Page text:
Another training event the sticks out in my mind was the first time we did takeoffs and landings at the High School runway. The runway was 1,500 feet long, not sure of the width, but it seems like we had about 5 feet on each side of the wheels when on the center line of the runway. Landing from the south you also had to go between a cutout in the trees to be able to stop in time on the runway. After getting confortable landing here every runway since seemed huge. I remember landing at Chattanooga (KCHA) on a night cross country and commenting to Jan, that I felt like I could of landed sideways on the runway, it felt that large.
Very soon after this I started wearing old shirts to all my flight lessons, the reason for this occurred on February 8, 1978. The lesson that day was stalls, takeoffs and Landing. As we were taxing back in Jan told me it was time for my first solo. I was very excited, and after some last minute advice from Jan, including watch for floating on landing the plane will be light with him not in the right seat, complete 3 takeoffs and landings to a full stop. It was a blast, and at the end of my shirt was shorter in the back because Jan cut the tail out of it signed and dated my solo [an aviation tradition]. Total flight time accumulated on the day of my solo was 18.1 hours. I was now officially a pilot with solo priveleges.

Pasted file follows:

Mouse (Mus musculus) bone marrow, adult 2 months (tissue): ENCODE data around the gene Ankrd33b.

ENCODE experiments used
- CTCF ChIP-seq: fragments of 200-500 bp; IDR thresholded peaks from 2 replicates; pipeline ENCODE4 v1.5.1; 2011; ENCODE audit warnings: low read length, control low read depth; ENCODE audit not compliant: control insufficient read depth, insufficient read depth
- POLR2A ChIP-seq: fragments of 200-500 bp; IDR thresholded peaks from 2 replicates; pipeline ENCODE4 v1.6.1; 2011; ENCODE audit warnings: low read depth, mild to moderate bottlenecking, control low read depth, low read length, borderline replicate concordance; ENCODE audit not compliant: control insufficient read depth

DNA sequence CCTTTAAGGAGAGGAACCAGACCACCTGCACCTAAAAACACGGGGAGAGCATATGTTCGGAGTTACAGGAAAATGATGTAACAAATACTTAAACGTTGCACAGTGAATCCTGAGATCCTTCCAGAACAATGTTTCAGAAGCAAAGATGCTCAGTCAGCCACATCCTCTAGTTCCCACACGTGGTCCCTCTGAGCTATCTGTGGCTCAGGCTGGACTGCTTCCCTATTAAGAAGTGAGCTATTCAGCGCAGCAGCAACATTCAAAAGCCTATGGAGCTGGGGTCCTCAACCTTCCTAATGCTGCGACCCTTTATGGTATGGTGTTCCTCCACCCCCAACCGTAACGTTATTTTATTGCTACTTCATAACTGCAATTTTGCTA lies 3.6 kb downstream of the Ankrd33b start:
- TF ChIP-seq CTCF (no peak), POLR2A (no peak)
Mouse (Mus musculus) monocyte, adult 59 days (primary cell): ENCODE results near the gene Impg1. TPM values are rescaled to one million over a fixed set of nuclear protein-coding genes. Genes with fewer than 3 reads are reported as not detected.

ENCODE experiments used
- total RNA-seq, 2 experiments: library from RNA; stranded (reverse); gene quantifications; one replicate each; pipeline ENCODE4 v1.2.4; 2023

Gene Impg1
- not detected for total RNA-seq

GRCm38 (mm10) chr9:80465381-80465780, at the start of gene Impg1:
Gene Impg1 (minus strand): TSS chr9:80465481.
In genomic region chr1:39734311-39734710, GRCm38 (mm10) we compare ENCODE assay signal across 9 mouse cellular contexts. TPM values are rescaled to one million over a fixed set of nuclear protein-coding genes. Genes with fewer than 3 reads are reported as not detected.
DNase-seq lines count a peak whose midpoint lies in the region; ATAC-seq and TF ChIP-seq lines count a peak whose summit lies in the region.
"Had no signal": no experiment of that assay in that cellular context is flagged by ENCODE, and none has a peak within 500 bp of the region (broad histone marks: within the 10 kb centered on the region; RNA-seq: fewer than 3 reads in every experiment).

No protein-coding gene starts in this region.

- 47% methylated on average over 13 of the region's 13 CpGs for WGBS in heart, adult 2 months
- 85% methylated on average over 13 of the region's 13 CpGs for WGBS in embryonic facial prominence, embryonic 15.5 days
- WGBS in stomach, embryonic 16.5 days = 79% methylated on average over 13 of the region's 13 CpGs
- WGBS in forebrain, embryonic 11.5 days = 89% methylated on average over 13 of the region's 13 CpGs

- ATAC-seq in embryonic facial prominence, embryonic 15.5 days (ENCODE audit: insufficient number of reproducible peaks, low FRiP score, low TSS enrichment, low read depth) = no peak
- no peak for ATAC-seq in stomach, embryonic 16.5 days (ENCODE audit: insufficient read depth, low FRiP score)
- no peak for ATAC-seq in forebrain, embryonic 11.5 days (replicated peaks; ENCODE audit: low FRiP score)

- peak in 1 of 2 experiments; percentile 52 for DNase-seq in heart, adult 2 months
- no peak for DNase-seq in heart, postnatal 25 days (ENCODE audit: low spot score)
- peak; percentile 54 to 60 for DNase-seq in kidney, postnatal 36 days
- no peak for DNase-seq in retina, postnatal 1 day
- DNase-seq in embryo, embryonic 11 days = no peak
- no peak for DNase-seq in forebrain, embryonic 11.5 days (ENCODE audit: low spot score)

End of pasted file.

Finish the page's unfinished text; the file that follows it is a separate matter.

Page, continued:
In my next article I start cross country training, when Jan decided that it would be best accomplished this in the 172. Checking out in N5970R was like moving into a 747, this started a love affair with one of my faviriote planes to date. Since this time I have flown over 900 hours in many different models of the 172 and feel like I am stepping into an old friend every time.
More about Randy here: https://www.flyhpa.com/team/randy-delong/